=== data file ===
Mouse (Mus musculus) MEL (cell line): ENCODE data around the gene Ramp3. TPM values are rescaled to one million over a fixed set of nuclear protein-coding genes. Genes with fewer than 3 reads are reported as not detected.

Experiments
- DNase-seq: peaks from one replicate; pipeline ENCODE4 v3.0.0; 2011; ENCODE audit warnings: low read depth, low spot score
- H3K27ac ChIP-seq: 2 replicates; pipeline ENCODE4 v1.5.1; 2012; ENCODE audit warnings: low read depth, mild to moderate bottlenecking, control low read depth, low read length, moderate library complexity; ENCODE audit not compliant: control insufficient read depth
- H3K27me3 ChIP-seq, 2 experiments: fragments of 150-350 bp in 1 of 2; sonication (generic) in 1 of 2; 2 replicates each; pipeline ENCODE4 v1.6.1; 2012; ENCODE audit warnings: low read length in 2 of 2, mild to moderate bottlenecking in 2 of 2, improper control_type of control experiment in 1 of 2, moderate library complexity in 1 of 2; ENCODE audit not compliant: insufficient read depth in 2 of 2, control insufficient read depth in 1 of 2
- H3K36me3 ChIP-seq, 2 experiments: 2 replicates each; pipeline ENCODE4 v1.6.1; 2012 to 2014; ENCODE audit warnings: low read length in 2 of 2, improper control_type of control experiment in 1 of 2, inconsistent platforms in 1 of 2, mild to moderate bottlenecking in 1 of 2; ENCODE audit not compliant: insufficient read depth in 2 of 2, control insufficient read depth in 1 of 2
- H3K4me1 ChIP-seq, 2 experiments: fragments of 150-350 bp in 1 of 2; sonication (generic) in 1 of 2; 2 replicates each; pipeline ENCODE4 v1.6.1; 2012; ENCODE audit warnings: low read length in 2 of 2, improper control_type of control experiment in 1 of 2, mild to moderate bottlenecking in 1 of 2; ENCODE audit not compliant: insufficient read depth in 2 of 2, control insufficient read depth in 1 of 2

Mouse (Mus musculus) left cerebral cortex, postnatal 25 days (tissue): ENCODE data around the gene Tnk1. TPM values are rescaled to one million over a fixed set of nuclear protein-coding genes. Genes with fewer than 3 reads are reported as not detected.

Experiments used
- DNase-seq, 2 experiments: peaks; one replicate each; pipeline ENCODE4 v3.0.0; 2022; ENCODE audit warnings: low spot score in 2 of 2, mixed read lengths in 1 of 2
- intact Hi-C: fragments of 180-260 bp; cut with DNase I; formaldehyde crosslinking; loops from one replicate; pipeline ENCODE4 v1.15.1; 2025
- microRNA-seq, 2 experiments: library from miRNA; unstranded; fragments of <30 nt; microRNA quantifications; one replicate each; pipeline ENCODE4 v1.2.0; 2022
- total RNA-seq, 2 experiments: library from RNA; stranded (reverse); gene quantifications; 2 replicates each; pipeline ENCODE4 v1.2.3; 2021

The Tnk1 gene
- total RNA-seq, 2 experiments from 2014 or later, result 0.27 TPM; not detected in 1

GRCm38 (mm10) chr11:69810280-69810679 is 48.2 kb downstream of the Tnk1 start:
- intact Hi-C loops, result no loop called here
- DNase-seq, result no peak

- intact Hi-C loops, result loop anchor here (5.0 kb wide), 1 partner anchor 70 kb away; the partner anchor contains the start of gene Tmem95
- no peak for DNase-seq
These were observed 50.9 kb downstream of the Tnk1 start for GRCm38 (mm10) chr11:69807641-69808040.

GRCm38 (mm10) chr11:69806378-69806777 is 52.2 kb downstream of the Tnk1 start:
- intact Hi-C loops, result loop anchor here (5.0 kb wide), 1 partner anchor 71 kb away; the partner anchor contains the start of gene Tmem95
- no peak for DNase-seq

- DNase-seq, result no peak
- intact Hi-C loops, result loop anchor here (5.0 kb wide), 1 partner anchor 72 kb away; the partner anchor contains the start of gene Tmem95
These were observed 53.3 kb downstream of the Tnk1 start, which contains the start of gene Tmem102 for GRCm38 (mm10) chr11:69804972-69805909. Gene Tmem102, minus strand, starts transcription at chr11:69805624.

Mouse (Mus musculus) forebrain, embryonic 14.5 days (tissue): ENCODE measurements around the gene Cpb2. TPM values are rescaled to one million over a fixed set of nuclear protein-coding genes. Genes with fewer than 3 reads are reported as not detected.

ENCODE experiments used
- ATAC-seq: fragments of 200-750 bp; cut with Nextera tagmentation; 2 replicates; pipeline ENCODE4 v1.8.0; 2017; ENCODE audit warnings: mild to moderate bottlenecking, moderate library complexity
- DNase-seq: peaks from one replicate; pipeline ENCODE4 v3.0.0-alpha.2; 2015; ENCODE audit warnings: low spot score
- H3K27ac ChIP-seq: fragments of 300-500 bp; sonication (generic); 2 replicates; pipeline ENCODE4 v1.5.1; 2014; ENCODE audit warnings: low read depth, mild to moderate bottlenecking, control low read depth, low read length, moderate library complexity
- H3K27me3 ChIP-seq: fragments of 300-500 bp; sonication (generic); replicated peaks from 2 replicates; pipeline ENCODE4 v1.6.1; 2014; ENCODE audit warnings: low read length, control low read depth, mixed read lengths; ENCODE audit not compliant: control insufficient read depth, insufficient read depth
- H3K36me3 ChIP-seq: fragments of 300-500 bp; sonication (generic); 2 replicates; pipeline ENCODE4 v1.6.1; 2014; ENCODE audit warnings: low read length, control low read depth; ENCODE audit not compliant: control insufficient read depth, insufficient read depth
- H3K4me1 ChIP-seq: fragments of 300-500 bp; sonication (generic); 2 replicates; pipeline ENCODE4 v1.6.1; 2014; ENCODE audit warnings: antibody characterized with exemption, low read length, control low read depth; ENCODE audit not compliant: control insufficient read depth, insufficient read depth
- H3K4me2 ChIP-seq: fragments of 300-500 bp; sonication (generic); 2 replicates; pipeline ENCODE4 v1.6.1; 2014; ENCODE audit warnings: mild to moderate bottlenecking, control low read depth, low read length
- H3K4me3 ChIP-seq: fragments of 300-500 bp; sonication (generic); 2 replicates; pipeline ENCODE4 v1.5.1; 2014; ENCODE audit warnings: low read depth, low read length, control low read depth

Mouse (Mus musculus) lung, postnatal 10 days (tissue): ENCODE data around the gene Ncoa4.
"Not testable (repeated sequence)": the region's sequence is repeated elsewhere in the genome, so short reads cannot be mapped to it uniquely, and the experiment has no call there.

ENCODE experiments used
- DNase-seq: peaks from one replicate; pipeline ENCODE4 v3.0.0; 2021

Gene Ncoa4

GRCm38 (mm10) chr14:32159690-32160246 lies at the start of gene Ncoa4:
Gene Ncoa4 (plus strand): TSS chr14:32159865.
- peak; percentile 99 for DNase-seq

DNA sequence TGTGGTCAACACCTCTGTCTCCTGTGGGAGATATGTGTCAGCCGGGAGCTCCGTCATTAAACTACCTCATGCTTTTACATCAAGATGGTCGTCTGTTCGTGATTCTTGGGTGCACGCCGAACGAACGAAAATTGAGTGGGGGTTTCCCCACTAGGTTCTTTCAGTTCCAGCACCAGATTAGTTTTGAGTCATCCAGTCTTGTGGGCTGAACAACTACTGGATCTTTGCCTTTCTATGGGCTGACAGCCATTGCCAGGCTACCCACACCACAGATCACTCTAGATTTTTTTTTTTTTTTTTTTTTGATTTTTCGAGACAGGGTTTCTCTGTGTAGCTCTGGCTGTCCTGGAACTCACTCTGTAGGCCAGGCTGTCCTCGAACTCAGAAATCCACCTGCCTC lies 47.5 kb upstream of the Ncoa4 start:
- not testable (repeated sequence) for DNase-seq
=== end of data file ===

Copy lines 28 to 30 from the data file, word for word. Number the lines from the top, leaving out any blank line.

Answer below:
Mouse (Mus musculus) forebrain, embryonic 14.5 days (tissue): ENCODE measurements around the gene Cpb2. TPM values are rescaled to one million over a fixed set of nuclear protein-coding genes. Genes with fewer than 3 reads are reported as not detected.

ENCODE experiments used
- ATAC-seq: fragments of 200-750 bp; cut with Nextera tagmentation; 2 replicates; pipeline ENCODE4 v1.8.0; 2017; ENCODE audit warnings: mild to moderate bottlenecking, moderate library complexity